Tuesday, March 31, 2020

Autarky: Further Considerations

     In all matters of economic analysis, it’s critically important – nay, vital — to keep Henry Hazlitt’s lesson at the forefront of one’s thoughts:

     The art of economics consists in looking not merely at the immediate but at the longer effects of any act or policy; it consists in tracing the consequences of that policy not merely for one group but for all groups.

     In applying this lesson, one must remain aware that economic analysis faces its severest difficulties in dealing with time. Economics is about objectives, incentives, costs, and constraints as they affect the thinking of producers, consumers, and governments. While the action of those things is predictable, the amount of time it will take for them to bear fruit is not.

     In my previous piece on this subject, I used the specter of potential enemies as the spur for my thesis. A nation that must ponder the possibility of warfare, whether of the “flying lead” variety or any other, must be braced for it. Its supply of necessities must not be in the control of any potential enemy. This much, at least, “should” be “obvious.”

     The meaning of the word necessities is, of course, subject to contention. The necessities of human life – i.e., those things absolutely required to keep people alive — are food, clothing, shelter, and energy. But very few Americans use the terms needs or necessities in that limited a fashion. This is a consequence of our prolonged enjoyment of a historically unprecedented degree of comfort and convenience.

     Comfort and convenience are sly seducers. Isaac Asimov knew that very well:

     "This is a Seldon crisis we're facing, Sutt, and Seldon crises are not solved by individuals but by historic forces. Hari Seldon, when he planned our course of future history, did not count on brilliant heroics but on the broad sweeps of economics and sociology. So the solutions to the various crises must be achieved by the forces that become available to us at the time.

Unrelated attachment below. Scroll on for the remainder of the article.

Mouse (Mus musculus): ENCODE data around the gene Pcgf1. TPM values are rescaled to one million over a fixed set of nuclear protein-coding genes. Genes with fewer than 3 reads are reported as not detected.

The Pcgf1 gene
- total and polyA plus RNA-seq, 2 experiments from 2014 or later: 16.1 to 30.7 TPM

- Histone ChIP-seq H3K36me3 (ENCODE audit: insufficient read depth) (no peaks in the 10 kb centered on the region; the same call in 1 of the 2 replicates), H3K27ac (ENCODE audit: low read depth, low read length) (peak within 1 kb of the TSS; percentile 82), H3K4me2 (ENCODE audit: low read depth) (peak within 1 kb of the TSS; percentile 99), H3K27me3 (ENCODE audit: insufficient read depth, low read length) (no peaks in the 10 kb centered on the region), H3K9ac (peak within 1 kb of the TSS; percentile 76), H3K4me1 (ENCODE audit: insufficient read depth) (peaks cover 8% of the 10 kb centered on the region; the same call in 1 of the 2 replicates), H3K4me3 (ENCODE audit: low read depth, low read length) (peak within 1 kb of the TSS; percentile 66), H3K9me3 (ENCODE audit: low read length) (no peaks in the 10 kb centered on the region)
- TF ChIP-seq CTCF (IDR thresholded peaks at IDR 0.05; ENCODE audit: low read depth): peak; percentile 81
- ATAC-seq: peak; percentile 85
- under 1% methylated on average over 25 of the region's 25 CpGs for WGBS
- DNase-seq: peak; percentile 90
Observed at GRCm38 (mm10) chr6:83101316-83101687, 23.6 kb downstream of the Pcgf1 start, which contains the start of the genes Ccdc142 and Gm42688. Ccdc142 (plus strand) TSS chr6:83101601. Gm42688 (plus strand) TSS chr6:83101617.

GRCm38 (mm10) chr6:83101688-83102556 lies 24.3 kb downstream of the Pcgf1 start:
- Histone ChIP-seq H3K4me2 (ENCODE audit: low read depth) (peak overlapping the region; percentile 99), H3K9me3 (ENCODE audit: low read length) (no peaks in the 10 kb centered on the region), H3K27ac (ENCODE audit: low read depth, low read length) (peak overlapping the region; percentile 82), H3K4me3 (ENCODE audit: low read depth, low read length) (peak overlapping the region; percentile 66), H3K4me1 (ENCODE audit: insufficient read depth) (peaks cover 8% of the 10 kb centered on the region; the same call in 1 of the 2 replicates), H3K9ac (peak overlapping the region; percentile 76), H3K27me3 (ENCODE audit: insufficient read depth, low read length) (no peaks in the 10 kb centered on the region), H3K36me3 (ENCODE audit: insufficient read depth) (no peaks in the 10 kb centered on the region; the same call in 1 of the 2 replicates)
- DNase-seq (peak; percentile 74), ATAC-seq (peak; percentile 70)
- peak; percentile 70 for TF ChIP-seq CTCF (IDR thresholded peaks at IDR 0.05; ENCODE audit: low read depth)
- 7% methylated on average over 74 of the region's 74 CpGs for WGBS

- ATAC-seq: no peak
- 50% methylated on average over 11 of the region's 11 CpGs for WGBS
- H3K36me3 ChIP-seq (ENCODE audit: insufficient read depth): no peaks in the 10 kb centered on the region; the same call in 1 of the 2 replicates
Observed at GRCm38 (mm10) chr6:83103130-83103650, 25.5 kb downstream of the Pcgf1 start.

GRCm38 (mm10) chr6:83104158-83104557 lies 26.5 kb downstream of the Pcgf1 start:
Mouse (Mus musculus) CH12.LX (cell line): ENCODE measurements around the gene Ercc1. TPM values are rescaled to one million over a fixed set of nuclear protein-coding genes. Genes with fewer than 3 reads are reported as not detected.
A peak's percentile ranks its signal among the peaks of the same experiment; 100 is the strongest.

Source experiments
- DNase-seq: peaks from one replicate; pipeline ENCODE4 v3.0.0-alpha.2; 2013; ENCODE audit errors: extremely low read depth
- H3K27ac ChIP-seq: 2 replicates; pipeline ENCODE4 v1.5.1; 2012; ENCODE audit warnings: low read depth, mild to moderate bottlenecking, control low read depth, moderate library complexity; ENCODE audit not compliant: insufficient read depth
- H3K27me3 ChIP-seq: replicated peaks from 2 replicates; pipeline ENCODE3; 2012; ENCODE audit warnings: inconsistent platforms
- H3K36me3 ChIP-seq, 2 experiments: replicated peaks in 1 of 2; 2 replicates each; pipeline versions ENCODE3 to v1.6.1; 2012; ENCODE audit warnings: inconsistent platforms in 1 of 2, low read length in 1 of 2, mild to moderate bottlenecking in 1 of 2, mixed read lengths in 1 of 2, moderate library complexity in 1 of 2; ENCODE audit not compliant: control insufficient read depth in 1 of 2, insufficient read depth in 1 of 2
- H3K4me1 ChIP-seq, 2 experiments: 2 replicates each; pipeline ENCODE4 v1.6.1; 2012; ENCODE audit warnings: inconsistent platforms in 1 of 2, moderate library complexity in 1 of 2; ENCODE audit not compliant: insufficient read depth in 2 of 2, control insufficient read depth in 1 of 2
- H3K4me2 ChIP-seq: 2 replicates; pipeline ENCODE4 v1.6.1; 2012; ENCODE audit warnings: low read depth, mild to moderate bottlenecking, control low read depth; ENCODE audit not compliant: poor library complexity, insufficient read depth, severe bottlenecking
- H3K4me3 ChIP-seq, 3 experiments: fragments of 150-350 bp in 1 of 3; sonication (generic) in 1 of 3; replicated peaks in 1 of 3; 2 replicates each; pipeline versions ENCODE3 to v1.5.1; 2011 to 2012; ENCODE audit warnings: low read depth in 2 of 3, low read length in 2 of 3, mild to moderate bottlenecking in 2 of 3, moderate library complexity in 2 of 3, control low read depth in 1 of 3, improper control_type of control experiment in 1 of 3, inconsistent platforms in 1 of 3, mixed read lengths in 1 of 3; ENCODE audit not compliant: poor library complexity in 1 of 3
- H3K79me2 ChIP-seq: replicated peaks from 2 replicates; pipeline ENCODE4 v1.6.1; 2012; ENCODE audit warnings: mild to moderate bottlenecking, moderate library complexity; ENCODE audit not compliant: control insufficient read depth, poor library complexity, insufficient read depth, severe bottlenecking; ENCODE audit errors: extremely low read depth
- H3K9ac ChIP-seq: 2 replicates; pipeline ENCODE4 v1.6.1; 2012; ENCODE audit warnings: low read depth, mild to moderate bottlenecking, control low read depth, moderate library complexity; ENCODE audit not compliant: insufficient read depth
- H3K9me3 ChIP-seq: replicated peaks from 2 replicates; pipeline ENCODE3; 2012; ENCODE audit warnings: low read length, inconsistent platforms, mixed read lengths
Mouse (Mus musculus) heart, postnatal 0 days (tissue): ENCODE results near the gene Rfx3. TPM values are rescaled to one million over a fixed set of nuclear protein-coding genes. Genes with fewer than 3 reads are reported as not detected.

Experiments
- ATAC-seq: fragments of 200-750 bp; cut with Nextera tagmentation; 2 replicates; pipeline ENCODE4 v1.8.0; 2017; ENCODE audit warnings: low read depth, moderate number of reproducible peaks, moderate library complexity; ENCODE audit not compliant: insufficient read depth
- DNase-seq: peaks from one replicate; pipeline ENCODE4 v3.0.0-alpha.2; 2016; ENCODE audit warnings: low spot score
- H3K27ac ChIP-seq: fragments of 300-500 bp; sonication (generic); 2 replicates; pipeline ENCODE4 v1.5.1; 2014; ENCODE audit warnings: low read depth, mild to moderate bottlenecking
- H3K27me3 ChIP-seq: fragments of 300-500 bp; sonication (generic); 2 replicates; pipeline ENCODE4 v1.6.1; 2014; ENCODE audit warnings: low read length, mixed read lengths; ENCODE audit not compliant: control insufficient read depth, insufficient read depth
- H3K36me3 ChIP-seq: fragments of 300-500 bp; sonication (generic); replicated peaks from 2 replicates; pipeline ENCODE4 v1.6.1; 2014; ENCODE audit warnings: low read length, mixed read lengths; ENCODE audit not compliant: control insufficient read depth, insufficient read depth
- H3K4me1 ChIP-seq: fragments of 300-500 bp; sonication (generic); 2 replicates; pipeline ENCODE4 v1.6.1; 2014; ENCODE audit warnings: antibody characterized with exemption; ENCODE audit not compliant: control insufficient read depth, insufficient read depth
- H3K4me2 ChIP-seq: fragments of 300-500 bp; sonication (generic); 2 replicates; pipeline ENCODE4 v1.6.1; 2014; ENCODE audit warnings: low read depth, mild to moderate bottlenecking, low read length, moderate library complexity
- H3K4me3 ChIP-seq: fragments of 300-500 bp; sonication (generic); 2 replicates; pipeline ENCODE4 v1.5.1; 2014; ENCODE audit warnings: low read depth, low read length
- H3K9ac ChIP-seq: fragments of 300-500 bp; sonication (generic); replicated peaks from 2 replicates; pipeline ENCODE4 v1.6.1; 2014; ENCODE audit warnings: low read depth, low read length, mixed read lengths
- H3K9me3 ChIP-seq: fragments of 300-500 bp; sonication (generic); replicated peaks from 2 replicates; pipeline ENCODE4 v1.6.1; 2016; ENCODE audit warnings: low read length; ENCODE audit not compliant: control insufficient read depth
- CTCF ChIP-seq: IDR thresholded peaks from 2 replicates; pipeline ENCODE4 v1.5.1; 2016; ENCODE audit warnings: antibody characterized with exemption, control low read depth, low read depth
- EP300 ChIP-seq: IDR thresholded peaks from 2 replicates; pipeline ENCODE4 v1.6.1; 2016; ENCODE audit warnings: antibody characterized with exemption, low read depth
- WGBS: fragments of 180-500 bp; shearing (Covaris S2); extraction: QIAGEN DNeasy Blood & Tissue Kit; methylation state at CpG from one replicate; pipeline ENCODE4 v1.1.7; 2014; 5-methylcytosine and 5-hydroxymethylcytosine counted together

"In this case, – trade!"
     Sutt raised his eyebrows skeptically and took advantage of the pause, "I hope I am not of subnormal intelligence, but the fact is that your vague lecture isn't very illuminating."
     "It will become so," said Mallow. "Consider that until now the power of trade has been underestimated. It has been thought that it took a priesthood under our control to make it a powerful weapon. That is not so, and this is my contribution to the Galactic situation. Trade without priests! Trade alone! It is strong enough. Let us become very simple and specific. Korell is now at war with us. Consequently our trade with her has stopped. But, –notice that I am making this as simple as a problem in addition, –in the past three years she has based her economy more and more upon the nuclear techniques which we have introduced and which only we can continue to supply. Now what do you suppose will happen once the tiny nuclear generators begin failing, and one gadget after another goes out of commission?
     "The small household appliances go first. After a half a year of this stalemate that you abhor, a woman's nuclear knife won't work any more. Her stove begins failing. Her washer doesn't do a good job. The temperature-humidity control in her house dies on a hot summer day. What happens?"
     He paused for an answer, and Sutt said calmly, "Nothing. People endure a good deal in war."
     "Very true. They do. They'll send their sons out in unlimited numbers to die horribly on broken spaceships. They'll bear up under enemy bombardment, if it means they have to live on stale bread and foul water in caves half a mile deep. But it's very hard to bear up under little things when the patriotic uplift of imminent danger is not present. It's going to be a stalemate. There will be no casualties, no bombardments, no battles.
     "There will just be a knife that won't cut, and a stove that won't cook, and a house that freezes in the winter. It will be annoying, and people will grumble."
     Sutt said slowly, wonderingly, "Is that what you're setting your hopes on, man? What do you expect? A housewives' rebellion? A Jacquerie? A sudden uprising of butchers and grocers with their cleavers and bread-knives shouting 'Give us back our Automatic Super-Kleeno Nuclear Washing Machines.'"
     "No, sir," said Mallow, impatiently, "I do not. I expect, however, a general background of grumbling and dissatisfaction which will be seized on by more important figures later on."
     "And what more important figures are these?"